The Last Polar Bear – Perfect Picture Book Friday

This is my last picture book in the series of books I wanted to suggest as part of your Earth Day celebrations next Wednesday.

polTitle: The Last Polar Bear

Written by: Jean Craighead George

Illustrated by: Wendell Minor

Published by: Harper, 2009

Themes/Topics: polar bears, arctic, global warming,

Suitable for ages: 5-7



Tigluk glanced out of the window.                                                                                             A polar bear was not very far away.


The Last Polar Bear is a poignant tale about a young Inuit boy called Tigluk, who paddles out into the arctic in a sealskin kayak with his grandmother. Among the small ice floats they encounter a polar bear cub whose mother has died. Desperate to save one of the last polar bears in the rapidly changing Arctic environment, they bring the cub back to their town so they can teach it survival skills in our rapidly changing world.

Why I like This Book:

This fictional story pairs perfectly with Why Are The Ice Caps Melting? the nonfiction picture book I reviewed on April, 3rd. It is a simple environmental story about the effects of global warming in the arctic, for the preschool through kindergarten.

Jean Craighead George and Wendell Minor worked together often to present masterful and moving natural picture books. This story has factual details of the effects of global warming in the arctic naturally interspersed in the dialogue between grandmother and grandson.

Wendell’s paintings are evocative and realistic, giving as much voice as the text to the call of the arctic polar bears and other wildlife for man to help conserve their habitat.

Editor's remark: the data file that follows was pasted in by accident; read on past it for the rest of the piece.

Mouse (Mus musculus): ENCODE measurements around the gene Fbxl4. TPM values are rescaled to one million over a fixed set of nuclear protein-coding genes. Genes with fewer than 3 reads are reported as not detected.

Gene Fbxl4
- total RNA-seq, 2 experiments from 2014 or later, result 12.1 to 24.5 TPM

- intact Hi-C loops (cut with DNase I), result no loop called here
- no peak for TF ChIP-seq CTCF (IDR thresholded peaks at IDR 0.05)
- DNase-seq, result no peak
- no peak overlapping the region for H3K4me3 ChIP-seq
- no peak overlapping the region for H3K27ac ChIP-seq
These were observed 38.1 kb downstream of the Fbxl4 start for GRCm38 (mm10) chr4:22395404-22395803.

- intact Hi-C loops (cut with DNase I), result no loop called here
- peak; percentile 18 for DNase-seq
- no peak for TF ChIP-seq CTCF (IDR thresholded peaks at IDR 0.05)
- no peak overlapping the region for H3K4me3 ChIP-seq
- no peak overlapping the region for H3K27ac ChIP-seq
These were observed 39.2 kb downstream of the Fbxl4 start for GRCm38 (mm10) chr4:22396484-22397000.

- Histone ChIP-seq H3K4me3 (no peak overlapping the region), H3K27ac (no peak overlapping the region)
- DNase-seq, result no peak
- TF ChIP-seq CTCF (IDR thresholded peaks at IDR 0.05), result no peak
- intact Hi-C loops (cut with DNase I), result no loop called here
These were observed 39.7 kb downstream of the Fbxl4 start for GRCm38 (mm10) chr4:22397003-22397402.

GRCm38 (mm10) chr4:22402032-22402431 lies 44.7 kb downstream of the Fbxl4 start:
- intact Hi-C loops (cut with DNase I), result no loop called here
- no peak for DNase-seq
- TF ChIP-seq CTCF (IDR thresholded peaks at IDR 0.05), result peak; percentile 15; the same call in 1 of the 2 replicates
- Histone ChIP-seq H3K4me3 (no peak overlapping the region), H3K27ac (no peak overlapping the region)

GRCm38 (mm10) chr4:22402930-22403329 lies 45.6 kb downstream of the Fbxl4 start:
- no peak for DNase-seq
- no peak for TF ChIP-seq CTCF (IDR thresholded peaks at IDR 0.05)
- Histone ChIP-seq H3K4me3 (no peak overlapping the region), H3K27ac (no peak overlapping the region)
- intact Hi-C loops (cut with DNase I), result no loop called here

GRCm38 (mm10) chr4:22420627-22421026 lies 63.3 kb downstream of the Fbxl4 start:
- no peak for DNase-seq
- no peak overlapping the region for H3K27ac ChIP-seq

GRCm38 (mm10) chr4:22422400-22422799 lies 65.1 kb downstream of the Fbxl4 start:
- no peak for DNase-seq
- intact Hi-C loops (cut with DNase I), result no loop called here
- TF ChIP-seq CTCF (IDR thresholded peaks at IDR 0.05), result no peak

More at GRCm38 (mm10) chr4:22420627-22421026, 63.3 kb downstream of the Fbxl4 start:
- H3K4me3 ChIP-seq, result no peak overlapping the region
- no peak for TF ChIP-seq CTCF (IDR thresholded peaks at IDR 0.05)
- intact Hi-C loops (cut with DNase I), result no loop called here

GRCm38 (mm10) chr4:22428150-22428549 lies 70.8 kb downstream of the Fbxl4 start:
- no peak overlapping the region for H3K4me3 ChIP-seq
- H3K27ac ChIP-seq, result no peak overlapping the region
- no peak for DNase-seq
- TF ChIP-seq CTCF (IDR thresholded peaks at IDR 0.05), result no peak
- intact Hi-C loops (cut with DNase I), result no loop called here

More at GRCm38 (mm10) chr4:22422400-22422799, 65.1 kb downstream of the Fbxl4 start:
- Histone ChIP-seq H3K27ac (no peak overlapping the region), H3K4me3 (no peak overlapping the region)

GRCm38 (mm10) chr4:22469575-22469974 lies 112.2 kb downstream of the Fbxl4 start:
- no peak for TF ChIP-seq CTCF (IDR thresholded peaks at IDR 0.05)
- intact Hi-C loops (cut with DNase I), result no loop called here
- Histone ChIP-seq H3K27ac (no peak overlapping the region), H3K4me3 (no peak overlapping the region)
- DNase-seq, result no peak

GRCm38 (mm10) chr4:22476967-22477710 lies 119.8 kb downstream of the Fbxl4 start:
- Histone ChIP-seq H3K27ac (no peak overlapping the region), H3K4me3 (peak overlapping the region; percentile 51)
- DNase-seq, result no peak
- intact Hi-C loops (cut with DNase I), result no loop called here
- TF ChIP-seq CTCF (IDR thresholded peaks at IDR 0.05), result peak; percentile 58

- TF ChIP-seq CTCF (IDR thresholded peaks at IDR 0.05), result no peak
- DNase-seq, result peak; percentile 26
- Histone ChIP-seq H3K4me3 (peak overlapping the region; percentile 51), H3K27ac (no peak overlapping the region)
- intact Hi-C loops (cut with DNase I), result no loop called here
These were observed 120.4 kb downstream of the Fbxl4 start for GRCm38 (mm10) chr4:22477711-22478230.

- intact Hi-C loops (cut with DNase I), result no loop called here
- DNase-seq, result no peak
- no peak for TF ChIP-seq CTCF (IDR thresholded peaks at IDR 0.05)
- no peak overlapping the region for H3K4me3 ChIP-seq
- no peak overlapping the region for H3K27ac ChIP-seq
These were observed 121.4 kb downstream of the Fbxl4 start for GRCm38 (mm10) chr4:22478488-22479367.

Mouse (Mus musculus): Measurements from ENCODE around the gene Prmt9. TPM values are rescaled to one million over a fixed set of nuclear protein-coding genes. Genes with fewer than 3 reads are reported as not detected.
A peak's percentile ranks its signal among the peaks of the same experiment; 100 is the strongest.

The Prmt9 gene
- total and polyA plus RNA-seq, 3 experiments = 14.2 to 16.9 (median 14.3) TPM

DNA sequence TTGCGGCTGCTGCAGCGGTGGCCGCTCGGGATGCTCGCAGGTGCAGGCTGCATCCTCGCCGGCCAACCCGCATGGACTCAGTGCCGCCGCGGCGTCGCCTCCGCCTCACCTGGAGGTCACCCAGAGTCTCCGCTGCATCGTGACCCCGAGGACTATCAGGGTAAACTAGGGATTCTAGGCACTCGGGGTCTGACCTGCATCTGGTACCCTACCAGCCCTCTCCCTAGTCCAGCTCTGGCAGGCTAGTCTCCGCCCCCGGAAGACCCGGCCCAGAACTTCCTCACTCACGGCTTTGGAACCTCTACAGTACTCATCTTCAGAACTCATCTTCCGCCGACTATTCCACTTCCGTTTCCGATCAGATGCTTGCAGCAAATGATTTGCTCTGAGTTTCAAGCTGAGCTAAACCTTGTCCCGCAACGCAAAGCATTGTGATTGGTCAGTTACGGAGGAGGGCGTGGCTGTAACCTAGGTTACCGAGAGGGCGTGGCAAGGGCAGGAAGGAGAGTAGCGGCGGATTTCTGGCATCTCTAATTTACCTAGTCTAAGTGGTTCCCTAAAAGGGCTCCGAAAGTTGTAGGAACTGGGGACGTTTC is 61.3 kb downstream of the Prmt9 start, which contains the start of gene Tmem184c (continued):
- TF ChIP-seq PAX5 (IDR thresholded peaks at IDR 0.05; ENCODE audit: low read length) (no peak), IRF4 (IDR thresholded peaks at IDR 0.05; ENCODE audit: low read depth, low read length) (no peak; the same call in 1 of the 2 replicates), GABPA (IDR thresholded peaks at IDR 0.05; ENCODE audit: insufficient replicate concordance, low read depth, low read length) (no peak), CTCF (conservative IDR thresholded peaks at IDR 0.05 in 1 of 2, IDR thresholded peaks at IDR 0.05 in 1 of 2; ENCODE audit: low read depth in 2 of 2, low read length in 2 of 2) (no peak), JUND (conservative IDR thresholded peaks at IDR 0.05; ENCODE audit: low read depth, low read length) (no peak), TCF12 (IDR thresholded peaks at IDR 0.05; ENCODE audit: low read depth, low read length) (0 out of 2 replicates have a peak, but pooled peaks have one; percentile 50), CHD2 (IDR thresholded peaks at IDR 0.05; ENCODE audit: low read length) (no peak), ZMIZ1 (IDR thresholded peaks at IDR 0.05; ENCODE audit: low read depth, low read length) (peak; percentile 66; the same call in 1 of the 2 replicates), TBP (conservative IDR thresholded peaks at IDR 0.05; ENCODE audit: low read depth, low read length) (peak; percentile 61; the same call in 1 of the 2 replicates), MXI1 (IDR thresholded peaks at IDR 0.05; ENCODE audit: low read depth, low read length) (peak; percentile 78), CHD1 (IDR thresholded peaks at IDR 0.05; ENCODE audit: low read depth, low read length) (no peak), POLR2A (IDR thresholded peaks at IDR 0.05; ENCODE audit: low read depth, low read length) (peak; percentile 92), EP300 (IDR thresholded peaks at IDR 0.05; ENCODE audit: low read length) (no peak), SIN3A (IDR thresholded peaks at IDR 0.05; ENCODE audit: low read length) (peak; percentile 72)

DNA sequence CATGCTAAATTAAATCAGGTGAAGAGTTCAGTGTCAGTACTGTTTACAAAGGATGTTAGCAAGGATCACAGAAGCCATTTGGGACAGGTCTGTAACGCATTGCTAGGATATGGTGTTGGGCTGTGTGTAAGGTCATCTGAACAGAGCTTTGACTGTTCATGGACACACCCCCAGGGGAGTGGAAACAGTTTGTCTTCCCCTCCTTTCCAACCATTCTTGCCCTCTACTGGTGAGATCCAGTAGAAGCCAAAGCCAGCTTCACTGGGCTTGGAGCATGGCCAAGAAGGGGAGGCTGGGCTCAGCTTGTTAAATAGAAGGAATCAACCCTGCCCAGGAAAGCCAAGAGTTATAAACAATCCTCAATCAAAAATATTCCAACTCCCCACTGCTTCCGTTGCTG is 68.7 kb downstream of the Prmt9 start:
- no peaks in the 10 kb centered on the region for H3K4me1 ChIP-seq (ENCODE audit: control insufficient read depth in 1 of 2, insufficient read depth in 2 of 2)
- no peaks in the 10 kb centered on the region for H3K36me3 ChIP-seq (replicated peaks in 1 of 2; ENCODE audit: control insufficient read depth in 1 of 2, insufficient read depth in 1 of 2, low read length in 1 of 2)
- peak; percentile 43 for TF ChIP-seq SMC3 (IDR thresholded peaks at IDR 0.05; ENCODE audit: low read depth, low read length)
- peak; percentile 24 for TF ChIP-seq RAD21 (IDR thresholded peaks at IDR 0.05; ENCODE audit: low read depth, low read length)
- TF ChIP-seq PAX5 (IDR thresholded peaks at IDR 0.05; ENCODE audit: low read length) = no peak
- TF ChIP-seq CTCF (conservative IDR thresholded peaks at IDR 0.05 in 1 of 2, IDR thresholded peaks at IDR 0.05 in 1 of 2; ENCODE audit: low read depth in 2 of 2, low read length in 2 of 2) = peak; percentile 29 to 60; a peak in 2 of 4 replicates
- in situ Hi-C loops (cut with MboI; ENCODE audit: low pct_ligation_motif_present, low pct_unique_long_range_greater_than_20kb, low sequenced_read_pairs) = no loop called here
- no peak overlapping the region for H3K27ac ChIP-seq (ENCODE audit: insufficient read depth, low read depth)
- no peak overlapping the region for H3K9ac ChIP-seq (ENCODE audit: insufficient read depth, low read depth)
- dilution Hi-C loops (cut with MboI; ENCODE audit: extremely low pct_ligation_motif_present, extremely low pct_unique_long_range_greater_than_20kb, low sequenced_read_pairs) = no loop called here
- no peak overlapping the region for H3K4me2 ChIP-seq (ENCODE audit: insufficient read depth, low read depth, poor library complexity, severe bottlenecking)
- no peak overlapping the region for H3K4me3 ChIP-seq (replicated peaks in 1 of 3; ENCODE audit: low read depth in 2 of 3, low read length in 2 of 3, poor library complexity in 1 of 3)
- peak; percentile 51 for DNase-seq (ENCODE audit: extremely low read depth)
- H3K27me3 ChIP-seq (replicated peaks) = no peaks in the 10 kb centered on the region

To find out more about polar bears, visit

Another great picture book about bears in general is Wild About Bears by Jeannie Brett.

Each week a group of bloggers reviews picture books we feel would make great educational reads. To help teachers, caregivers and parents, we have included resources and activities with each of our reviews. A complete list of the thousands of books we have reviewed can be found sorted alphabetically and by topics, here on Susanna Leonard Hill’s website.

Teresa Robeson – Illustrator Interview and Giveaway

TeresaSigningContractI have known Teresa for quite a while now through social media and would most definitely consider her a friend. Teresa is a cheerleader in the very best sense of the word and supports her close and wider illustrating and writing community with boundless energy. It is my pleasure to interview her today on Miss Marple’s Musings. 

Also, don’t miss the rafflecopter giveaway at the end of this post where the winner will be able to choose The winner can choose either a print at my Society6 site – – or an e-copy of each of the four SF anthologies I’m in (the links to the Goodreads descriptions are at my website at .)